Bomber command heroes save Holland

Maurice remembers the life-saving food drops. Photo: Brian Hall
Maurice remembers the life-saving food drops.
Photo: Brian Hall

Bomber Command aircrews from bases across Lincolnshire carried out an unusual mission between April 29 and May 7, 1945. Their orders were to drop food not bombs for the population of western Holland who had been cut off by the Nazis during the freezing winter of 1944/45.

The mission was organised by British and American forces at the request of Prince Bernhard of Holland whose people were dying from hunger. Three million people were at risk and crews dropped around 12,000 tonnes of food saving them from certain death.

The Dutch people were desperate – they were eating tulip bulbs, sugar beet and licking rubbish bins. Some were dying in the streets. But the young aircrews who flew on those missions to Holland had no idea how bad things were. As they flew off from Lincolnshire, the BBC was broadcasting a message to let the Dutch people know what was happening. As some of them listened to the broadcast on their hidden radios, they didn’t dare believe what they were hearing.

Maurice Snowball’s crew had been told to fly very low and to follow a pre-arranged route so that the Germans didn’t fire at them. A truce had been agreed with the Germans to allow them to carry out the food drops but wasn’t signed until a couple of days after Maurice’s mission.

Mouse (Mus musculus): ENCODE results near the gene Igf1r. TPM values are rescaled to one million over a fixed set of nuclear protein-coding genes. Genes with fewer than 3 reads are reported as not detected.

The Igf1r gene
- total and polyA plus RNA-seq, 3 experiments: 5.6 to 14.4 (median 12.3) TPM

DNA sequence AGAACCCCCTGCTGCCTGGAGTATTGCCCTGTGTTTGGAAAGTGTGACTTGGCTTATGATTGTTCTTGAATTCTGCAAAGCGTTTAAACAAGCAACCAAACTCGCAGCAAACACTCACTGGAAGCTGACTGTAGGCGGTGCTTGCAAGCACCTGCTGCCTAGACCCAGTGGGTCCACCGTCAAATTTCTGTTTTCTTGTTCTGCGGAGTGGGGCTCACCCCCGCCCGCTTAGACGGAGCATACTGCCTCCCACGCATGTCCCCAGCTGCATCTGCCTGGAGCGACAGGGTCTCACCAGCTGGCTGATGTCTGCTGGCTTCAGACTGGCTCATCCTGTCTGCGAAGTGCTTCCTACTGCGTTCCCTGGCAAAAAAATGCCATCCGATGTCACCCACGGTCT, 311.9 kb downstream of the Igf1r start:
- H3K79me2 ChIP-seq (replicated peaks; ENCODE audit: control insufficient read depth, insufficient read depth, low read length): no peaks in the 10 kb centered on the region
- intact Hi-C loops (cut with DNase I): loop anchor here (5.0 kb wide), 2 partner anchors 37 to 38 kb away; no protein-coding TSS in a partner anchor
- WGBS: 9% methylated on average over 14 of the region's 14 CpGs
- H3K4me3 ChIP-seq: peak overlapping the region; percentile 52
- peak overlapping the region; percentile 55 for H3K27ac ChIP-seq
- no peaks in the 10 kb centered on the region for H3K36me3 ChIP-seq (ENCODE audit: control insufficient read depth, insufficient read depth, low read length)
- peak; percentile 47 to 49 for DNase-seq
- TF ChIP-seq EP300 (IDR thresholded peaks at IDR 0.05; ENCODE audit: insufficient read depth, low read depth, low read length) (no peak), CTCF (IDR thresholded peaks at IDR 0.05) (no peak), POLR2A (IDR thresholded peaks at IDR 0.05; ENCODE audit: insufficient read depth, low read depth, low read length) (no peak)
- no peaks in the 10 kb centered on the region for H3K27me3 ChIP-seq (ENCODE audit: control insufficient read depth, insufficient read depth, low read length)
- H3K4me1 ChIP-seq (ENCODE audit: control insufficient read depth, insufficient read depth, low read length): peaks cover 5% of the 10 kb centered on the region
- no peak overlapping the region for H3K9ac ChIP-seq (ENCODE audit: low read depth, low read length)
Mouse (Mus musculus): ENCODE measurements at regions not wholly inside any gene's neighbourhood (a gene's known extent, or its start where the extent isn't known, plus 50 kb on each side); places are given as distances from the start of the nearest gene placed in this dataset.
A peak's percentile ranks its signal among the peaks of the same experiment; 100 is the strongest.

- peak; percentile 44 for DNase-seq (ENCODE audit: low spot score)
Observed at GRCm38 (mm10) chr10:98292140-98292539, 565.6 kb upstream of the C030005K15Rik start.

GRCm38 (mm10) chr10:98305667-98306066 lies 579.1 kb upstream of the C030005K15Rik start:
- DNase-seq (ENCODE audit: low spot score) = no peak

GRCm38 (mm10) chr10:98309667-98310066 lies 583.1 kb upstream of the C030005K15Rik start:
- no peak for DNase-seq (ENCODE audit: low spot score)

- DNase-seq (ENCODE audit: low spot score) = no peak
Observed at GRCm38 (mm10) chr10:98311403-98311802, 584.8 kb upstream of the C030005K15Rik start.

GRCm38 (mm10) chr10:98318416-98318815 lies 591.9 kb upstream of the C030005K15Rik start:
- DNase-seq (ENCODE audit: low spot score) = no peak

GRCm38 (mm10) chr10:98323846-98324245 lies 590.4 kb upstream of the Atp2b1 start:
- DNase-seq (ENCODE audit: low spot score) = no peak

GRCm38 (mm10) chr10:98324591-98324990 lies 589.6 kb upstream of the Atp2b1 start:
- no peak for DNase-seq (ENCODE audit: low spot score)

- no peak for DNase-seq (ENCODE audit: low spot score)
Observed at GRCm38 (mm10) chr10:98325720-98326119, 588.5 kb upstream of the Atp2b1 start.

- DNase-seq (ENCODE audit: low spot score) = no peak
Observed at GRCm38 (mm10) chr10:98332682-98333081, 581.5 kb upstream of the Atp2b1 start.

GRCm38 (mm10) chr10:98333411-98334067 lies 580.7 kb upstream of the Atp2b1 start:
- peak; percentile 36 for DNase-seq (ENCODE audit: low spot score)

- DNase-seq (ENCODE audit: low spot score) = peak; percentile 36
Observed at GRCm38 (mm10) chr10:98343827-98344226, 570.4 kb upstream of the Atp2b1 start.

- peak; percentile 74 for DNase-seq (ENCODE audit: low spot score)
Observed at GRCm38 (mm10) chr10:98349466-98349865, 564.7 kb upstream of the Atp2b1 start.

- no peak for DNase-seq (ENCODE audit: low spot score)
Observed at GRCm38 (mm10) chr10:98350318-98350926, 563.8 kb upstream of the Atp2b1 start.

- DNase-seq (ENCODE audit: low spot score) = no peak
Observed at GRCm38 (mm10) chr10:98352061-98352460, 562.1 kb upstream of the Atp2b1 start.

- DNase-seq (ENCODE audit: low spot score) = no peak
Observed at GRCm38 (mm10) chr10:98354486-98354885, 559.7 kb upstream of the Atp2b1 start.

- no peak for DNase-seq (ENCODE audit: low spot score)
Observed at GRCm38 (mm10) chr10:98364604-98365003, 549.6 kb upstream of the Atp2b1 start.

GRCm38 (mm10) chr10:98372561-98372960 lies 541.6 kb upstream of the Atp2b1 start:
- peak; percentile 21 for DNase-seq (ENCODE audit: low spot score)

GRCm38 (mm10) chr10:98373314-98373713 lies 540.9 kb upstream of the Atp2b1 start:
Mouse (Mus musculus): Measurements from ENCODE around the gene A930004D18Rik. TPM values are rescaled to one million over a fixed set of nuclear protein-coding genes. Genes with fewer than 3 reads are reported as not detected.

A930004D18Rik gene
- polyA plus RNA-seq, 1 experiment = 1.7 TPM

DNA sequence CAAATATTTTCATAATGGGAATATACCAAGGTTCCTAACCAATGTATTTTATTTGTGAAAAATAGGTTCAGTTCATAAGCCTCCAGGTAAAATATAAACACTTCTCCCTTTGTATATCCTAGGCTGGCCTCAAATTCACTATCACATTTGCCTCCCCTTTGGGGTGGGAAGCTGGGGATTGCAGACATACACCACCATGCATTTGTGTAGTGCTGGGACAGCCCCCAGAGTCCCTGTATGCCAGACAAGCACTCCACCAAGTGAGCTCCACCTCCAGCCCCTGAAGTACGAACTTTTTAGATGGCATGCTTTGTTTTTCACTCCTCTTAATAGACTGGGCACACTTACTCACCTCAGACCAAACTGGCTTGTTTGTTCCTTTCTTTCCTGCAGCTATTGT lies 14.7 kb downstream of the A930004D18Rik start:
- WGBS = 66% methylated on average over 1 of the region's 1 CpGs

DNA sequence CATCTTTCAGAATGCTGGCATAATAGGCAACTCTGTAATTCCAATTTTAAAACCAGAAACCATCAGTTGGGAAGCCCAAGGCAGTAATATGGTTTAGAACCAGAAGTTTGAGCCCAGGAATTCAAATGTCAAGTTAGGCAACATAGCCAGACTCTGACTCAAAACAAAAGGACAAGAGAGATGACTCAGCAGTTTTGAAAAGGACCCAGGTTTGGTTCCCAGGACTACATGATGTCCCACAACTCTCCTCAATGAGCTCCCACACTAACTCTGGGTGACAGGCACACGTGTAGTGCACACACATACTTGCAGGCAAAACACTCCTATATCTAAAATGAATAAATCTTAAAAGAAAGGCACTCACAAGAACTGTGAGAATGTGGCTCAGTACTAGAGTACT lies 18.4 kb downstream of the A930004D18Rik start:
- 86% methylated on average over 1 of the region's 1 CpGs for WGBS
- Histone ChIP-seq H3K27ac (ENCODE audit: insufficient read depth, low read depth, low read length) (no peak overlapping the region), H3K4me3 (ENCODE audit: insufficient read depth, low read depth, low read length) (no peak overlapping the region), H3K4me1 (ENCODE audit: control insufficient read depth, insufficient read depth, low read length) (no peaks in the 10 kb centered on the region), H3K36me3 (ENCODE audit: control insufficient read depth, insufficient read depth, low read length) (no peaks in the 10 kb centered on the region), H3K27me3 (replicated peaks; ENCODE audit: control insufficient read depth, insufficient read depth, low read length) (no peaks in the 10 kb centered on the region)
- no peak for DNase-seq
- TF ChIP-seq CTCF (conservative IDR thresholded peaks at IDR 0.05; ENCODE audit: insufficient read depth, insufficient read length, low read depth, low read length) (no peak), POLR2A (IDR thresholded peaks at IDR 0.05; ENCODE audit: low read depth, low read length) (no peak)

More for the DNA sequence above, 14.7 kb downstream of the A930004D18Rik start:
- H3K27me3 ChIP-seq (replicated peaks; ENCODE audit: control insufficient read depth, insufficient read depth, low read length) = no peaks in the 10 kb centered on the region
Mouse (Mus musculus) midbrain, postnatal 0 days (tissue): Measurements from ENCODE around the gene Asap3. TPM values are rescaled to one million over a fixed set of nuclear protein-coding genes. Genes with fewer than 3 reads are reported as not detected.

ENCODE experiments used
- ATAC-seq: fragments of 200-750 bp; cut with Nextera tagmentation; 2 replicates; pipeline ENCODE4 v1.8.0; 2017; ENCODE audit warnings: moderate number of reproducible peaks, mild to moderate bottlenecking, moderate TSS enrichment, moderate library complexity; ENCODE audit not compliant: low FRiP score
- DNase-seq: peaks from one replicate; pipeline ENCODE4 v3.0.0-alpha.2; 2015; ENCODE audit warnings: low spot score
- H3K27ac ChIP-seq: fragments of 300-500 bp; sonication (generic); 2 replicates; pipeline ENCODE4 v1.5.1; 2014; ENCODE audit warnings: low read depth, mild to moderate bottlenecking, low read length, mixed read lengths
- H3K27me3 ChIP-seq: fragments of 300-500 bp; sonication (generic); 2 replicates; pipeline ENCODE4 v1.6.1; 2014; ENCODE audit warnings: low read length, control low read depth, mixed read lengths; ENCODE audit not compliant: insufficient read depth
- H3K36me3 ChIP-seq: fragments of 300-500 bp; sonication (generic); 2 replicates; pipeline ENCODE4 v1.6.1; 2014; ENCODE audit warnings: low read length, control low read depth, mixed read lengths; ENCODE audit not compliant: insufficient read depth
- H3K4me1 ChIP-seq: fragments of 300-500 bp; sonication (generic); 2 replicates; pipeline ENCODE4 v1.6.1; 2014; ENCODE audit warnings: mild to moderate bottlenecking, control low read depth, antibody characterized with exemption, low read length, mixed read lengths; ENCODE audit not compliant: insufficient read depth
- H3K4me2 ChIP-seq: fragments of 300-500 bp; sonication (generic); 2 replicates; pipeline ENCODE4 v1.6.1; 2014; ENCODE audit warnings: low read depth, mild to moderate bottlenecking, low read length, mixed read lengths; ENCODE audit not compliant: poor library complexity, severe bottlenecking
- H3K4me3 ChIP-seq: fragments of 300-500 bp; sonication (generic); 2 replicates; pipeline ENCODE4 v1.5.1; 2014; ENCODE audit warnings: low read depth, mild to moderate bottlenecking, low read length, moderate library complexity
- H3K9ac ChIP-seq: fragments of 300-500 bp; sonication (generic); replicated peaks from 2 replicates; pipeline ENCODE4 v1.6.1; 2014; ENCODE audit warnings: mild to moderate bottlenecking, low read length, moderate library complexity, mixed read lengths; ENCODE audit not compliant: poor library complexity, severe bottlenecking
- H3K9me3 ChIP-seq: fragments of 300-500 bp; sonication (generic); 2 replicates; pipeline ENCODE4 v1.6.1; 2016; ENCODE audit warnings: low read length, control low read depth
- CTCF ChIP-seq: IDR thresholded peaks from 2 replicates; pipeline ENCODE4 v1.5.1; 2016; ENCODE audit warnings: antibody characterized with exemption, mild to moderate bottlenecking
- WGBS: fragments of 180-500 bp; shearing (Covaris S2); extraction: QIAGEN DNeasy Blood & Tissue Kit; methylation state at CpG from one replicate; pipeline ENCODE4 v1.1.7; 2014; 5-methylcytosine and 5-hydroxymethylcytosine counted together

The people on the ground were waiting patiently, straining their ears for the sound of the Lancaster bomber. The sound came faintly at first and then grew louder and louder until, out of nowhere the plane appeared, flying so low they thought it might land on the roof of one of the houses.

Maurice and his crew weren’t expecting the crowds of people that were waiting for them. As they got nearer they could see them all on their roofs, cheering and waving flags – it was a very emotional day and the people of western Holland will never forget what the aircrews of Bomber Command did for them.

 

LSJ News reporter, Anne Hall talked to Maurice Snowball about his memories of the food drops.